I think if you want to use the web while traveling, you'd be better of getting a smartphone or a tablet.
|10-23-2011, 10:48 PM||#4|
Join Date: Aug 2011
Location: MN, US
Device: Kobo Touch, Asus Eee Pad Slider
I have a Kobo Touch which I really like it. It does have an internet browser and WiFi. From what little I've used it, it seems adequate enough. Keep in mind, this is a black-and-white e-ink screen, so don't expect it to be as good as your computer. Still, I had no trouble navigating and typing and it was actually a little zippier than I was expecting. There is also a mobile app for Android, and I think iPhone too.
Currently its main social feature is Reading Life, which you can connect with Facebook or whatever to share your awards. I think you can also share passages of books you like, and things like that (I haven't used it - I tend to have my WiFi off). Kobo's doing firmware updates all the time, so new features are still popping up pretty often.
You're right, the Kobo is much more open, and this is a huge advantage in the long run. In the long run, you'll eventually wind up getting some other device, and it may or may not be the same company you got your first device from.
The Kobo supports the universal format Epub, which Kindle doesn't. Their store is also straight-forward in telling you which books are DRM'ed, which B&N (Nook's store) is not. The reason this matters is because Kindle formats won't work on anything but a Kindle, and B&N Nook DRM won't work on anything but a Nook (and like I said, they won't tell you if the book has DRM when you buy it, so you can't tell).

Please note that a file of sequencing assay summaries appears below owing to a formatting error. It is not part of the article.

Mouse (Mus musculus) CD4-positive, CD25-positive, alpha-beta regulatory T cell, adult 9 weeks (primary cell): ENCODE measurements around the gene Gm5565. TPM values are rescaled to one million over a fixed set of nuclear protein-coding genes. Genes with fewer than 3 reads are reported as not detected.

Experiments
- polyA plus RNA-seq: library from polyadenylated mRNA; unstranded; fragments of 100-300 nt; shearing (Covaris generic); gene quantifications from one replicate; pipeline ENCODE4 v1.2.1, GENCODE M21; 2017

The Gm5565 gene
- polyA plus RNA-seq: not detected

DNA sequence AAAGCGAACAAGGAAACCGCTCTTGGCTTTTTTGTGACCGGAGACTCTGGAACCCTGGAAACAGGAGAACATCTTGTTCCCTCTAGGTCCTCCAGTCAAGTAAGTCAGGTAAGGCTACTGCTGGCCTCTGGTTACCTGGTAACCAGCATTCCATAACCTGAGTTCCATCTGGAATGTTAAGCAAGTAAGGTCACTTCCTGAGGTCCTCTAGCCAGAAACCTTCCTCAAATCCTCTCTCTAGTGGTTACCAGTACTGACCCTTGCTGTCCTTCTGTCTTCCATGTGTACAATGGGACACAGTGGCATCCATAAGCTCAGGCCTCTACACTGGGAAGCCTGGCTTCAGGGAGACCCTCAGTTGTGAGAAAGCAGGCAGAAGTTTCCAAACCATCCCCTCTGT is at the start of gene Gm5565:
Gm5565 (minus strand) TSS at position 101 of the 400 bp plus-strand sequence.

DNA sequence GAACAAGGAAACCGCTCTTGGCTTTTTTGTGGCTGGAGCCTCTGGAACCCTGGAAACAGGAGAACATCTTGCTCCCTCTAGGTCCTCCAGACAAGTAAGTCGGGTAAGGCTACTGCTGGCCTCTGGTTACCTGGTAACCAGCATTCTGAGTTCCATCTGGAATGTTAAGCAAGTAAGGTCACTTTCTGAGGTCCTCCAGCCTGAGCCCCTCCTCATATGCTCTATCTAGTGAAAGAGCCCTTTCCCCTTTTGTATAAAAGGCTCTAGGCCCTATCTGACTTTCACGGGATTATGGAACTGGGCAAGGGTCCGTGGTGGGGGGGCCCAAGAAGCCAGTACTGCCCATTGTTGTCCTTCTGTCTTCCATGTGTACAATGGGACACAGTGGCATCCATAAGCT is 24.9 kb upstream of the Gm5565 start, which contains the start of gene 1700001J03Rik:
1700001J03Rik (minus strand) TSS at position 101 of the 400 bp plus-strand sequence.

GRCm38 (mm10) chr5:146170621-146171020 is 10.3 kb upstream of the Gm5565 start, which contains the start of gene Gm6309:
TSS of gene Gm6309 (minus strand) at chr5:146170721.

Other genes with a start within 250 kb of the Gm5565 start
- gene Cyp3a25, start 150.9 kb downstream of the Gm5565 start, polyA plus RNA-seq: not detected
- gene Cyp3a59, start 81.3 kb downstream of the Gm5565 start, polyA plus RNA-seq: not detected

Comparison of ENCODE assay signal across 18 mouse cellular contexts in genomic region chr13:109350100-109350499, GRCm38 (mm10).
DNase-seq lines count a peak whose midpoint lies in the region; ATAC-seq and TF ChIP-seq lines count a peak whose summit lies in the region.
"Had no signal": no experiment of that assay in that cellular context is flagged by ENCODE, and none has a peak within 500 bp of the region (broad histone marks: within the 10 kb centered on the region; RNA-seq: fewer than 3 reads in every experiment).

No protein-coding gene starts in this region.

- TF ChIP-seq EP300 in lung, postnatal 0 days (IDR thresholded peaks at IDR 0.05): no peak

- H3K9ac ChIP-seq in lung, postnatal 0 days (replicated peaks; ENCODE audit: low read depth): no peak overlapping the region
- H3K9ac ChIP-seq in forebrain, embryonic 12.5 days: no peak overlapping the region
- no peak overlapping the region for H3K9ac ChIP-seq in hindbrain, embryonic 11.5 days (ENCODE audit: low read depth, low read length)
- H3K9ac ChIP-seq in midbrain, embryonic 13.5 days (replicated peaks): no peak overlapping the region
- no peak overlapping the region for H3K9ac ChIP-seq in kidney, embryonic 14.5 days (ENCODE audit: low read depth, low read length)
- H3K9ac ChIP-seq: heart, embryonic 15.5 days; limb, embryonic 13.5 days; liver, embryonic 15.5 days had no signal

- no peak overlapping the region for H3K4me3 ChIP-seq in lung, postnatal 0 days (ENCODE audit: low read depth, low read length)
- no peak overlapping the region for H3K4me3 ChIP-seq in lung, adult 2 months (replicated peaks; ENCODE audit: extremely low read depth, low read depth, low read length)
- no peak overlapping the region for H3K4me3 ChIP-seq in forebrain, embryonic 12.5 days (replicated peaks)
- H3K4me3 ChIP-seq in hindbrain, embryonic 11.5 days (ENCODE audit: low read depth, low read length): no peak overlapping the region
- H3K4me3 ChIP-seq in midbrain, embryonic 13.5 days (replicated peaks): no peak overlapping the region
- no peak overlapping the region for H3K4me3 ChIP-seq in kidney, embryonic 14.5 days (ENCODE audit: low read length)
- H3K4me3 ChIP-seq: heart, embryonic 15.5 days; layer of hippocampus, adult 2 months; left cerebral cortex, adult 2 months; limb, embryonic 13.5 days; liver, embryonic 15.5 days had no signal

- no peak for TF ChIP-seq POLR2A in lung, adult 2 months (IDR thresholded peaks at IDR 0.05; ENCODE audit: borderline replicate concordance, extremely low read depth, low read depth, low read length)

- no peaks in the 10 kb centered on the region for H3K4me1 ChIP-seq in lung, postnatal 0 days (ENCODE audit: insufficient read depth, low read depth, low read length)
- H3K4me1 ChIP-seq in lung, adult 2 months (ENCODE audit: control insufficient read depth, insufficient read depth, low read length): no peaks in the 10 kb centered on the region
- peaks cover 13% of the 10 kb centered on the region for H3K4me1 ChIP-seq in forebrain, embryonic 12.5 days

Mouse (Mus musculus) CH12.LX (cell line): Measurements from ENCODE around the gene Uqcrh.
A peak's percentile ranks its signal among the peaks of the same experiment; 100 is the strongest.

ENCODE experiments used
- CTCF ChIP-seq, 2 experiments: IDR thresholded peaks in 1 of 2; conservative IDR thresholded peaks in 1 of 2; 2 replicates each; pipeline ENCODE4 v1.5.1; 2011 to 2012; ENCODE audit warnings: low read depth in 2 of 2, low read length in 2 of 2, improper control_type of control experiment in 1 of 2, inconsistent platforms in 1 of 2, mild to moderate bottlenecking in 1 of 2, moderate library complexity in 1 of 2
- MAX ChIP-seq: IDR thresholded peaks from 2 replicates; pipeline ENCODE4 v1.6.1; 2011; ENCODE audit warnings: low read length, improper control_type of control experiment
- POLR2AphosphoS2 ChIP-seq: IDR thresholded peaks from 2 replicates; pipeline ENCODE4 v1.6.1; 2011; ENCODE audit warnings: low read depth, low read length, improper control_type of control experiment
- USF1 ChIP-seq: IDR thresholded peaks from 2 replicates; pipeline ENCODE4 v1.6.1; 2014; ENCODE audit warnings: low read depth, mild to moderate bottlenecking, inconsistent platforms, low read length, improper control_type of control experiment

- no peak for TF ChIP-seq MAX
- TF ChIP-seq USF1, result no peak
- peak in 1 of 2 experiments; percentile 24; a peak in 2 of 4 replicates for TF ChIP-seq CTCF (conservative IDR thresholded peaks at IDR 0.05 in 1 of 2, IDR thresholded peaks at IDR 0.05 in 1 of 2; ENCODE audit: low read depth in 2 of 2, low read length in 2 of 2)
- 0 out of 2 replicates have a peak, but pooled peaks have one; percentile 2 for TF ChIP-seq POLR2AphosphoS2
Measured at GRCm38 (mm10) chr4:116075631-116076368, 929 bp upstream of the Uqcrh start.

So if you ever switch devices, you can see how much of a problem this could be. There are ways around it, of course. But it's much easier to go with a more open reader and avoid that trouble to begin with. That was a big selling point for me with the Kobo.
Last edited by SmokeAndMirrors; 10-23-2011 at 10:53 PM.
|10-26-2011, 01:31 AM||#5|
Join Date: Oct 2011
Device: iPod Touch, Kobo Touch
Thanks all for the advice. At the moment I'm leaning towards the Kobo Touch.
To any Kobo Touch owners, I have some questions:
Can you download books from the web browser?
What system exists for organizing your books?
Does the Kobo support any third party applications/games? If not, is it likely that it will at some point? (Through either official or unofficial means)
How good is the PDF reader?
Do you change pages through tapping or swiping?
Last edited by David732; 10-26-2011 at 09:59 AM.